Lardy cake is one of those English delights that you can only find in obscure village bakeries, and is probably only bought by old boys who still say “by jove!” It is a cross between a bread and a croissant, yeasted dough laminated with lard (no butter allowed), spices and currants. After baking you turn the cake over so that none of the precious fat escapes. The result is a crispy crust and flakey, moist insides, rich with sugar, spices and fruit. It is remarkably similar to a cinnamon bun, but much more filling, with a slight savoury character. Perfect for food for those long winter walks or a day out in the fields.
For me, this is the taste of the English countryside. A combination of slightly sweet, fat enriched cake and a strong cup of tea. The comforting taste of home.
Have a couple of hours of spare? Some spare worsted weight yarn? A pair of small hands that need warming? Then you have to knit these.
While snow still seems a long way away (it’ll prove me wrong) the days are getting chilly enough to warrant gloves and mittens. Desperate to use some of my Cascade 220 stash these extra-toasty mittens use yarn doubled, and are so quick that I finished them over the course of one movie. Talk about instant gratification.
These are his first mittens and his first truly snowy winter. He seems to approve of them too, proudly wearing them (and nothing else) and demanding a trip to the park. They will be perfect for those sledding, snowballing, and hot chocolate days to come. I enjoyed autumn immensely but am equally excited for winter to come this year.
(Um, take 2?)
I knit very loosely, which isn’t necessarily a bad thing. My hands stay very relaxed and I can knit for hours without any fatigue. But getting gauge can be a terrible pain.
I bought this Madelinetosh Worsted (which is really a much lighter DK weight) from a fellow blogger and Raveler to make Ringwood gloves for my mother. The colourway, “Kale”, is a beautiful blend of purple-grey tones dyed in a salt and pepper effect. It is great to knit with, but I am having no end of problems with my gauge.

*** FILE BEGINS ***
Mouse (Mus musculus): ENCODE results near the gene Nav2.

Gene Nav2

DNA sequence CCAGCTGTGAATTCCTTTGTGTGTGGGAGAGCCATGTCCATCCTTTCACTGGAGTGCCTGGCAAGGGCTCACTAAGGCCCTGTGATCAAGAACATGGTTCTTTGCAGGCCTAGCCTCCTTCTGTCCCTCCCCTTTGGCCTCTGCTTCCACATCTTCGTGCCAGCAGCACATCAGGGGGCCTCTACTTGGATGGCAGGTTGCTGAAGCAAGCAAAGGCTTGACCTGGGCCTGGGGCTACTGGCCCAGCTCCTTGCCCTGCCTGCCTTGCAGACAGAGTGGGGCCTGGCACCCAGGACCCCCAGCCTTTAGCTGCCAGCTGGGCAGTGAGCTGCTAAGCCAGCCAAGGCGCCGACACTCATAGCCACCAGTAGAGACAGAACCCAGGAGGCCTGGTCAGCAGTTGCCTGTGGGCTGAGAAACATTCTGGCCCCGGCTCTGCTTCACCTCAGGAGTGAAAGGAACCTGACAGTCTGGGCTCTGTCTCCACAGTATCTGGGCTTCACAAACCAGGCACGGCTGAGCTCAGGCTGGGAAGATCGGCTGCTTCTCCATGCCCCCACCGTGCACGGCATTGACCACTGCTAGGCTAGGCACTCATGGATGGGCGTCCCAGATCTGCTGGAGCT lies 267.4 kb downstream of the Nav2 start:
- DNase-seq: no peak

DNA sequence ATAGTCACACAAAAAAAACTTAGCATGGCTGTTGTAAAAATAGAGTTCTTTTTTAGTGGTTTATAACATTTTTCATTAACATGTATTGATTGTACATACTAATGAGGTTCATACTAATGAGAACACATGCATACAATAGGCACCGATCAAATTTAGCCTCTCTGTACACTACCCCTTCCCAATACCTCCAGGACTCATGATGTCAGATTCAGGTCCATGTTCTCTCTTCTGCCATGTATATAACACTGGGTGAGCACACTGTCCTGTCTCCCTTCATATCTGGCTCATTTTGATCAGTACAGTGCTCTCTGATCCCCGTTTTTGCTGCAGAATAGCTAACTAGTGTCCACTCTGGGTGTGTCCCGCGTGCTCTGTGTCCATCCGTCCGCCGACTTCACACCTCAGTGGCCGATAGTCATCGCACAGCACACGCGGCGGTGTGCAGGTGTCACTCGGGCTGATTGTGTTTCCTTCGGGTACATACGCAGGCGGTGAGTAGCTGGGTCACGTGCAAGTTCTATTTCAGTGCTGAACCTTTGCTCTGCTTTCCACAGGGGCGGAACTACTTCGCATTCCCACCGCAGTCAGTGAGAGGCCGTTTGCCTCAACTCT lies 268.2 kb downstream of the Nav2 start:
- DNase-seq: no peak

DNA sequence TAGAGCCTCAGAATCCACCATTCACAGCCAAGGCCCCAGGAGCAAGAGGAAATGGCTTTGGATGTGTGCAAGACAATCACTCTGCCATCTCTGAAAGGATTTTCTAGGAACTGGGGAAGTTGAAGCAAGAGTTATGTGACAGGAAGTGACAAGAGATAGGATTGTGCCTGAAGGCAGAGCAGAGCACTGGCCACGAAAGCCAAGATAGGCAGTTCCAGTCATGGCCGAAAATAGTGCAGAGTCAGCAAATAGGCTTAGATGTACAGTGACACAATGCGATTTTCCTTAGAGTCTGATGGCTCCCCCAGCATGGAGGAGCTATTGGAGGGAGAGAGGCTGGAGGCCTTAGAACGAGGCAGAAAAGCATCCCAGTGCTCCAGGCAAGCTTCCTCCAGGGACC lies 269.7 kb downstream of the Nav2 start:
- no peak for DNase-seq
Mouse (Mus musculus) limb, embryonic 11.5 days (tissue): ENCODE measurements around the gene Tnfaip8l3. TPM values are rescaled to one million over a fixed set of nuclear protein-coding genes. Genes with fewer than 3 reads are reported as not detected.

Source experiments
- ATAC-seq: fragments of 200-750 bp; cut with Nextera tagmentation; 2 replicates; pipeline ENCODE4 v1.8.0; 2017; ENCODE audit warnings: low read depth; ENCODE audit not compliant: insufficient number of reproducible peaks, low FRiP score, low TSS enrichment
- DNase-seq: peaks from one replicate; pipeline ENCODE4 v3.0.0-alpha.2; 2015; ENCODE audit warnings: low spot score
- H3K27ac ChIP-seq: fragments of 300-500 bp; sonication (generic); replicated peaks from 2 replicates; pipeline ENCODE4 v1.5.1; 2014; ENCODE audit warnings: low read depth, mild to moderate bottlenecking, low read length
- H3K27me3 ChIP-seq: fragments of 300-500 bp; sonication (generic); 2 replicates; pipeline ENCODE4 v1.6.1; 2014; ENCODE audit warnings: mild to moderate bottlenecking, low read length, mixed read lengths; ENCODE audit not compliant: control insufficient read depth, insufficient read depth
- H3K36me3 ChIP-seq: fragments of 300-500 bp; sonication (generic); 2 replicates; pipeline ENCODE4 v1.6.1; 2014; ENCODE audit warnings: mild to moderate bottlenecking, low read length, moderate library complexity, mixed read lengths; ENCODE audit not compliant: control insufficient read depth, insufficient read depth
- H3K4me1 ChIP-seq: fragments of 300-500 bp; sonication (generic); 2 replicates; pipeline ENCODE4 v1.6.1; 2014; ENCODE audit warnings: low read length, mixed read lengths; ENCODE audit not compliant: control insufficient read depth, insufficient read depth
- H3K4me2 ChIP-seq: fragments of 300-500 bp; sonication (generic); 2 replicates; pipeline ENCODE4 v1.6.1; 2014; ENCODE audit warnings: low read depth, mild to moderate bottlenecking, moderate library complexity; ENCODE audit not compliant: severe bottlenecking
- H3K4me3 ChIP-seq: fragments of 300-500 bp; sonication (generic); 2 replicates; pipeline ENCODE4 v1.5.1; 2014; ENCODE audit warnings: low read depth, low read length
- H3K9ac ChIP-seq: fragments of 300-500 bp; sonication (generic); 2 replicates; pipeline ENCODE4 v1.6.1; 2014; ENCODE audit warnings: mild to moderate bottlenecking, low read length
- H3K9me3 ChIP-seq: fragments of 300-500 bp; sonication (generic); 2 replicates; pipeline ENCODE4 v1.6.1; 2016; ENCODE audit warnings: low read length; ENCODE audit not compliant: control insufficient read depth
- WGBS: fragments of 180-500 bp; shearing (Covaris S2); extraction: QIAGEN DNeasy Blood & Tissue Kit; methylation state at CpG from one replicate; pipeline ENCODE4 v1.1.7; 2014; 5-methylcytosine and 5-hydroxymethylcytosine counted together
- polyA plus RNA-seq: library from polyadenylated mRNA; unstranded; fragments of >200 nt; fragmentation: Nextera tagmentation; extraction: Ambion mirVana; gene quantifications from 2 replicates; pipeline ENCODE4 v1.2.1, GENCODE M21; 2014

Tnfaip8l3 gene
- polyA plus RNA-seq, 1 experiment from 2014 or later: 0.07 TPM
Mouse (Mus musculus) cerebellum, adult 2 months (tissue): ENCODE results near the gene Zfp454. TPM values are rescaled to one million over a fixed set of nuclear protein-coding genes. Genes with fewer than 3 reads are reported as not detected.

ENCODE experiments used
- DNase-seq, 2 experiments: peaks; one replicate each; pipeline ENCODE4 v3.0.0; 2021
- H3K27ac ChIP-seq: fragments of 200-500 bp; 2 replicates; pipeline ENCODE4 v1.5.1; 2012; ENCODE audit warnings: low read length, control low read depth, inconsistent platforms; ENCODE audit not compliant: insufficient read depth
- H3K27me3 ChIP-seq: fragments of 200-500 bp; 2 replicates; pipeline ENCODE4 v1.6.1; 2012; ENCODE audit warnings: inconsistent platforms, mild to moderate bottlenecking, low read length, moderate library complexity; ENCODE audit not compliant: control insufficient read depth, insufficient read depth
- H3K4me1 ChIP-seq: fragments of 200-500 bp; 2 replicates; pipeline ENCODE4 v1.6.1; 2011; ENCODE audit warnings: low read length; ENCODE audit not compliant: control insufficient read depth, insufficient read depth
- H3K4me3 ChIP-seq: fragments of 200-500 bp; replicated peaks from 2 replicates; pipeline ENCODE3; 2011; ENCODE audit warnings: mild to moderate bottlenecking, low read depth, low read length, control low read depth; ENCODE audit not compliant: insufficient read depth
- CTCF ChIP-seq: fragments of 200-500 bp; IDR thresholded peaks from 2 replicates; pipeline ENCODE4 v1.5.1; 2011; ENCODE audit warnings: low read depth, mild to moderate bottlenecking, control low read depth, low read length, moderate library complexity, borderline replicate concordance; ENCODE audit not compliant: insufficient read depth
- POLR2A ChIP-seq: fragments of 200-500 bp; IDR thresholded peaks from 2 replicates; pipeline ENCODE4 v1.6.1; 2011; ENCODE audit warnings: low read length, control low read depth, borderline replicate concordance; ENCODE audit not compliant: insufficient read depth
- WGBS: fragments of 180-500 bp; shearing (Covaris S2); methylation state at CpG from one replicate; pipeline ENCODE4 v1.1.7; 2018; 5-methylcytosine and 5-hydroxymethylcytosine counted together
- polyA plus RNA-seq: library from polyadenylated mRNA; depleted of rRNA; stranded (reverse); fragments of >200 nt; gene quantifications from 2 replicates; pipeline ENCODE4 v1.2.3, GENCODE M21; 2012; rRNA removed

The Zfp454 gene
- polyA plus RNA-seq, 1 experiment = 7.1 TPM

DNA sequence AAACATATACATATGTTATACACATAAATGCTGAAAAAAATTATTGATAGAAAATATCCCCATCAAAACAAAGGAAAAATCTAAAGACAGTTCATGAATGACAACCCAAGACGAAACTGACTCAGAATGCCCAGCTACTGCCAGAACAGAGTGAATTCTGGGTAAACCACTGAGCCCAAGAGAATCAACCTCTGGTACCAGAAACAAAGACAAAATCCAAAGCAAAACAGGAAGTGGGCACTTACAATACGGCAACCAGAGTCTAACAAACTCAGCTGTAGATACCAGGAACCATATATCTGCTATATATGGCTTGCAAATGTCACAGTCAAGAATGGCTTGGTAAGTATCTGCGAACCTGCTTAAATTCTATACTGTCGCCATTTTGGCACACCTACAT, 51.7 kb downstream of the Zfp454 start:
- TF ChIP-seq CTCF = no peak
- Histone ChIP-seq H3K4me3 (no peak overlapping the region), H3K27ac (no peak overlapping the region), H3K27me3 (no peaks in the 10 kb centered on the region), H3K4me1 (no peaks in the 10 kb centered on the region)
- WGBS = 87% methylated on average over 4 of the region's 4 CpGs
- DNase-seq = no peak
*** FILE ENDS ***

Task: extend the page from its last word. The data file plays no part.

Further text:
The pattern suggests 24 st/4 inches in the ringwood pattern and the designer used 4mm needles. I am reliably loose so I always go down one needle size. I started off with 3.75mm, then 3mm, and am now down to a 2.75mm which makes the name “Madelinetosh worsted” sound like a cruel joke. Luckily my mother’s hands are larger than mine (which are like a small child’s) so I’m hoping I will have success this time around.
If I was a tight knitter I’d have more options, you can always size up more easily than size down, in my opinion. Which is why sock knitting is more a chore than it really should be. When I go down to size 00 or smaller my hands give up.
Which is why I will make sure the next project I knit will be made on reasonable sized needles.
The first week of November has been a rocky one for all of us. Despite the nearly T-shirt weather and clear skies there has been a dark cloud of stress plaguing the family. Perhaps hardest hit has been our sensitive little boy who has some very stubborn teeth. I am trying my hardest to get us all to breath and enjoy the simplest pleasures.
Breakfast with egg and soldiers (buttered toast fingers)
Early sunsets in the warm autumn evenings
New favourite stories from the library (Berenstain Bears Classics)
And an early birthday present from Mama and Daddy: Charlie
Charlie is a fairtrade Camden doll made by a hearing-impaired womens cooperative in Peru. He is a little smaller than a traditional Waldorf doll, but well made and sure to be well loved. They already share naptimes, cuddles, Mama milk, and a love of nudity. I can’t wait to see what mischief they get up to.
And can’t wait for the day all those teeth come in.
Thank you so much for the get well wishes, after a bit of rest I feel back to my normal self and projects have been flying off the needles.
With barely a yard to spare I managed to finish Idlewood with only 760 yards of Rowan Cashsoft Aran. Thank goodness for blocking because it was very nearly a crop top. It’s still a little on the short side and I am sad that it doesn’t have the pocket, but all the more reason to knit another one.
It was such a surprisingly quick knit, about a week from start to finish. The Cashsoft yarn is warm and soft as a kitten, I’ve even survived our first freezing wintery days wearing it with my autumn jacket. While knitting I found it funny that the cowl is almost bigger than the rest of the garment, but I love snuggling up under it. Plus, it looks cool.
I declare it the ultimate autumn layering garment, and will still be wearing it long after the snow falls.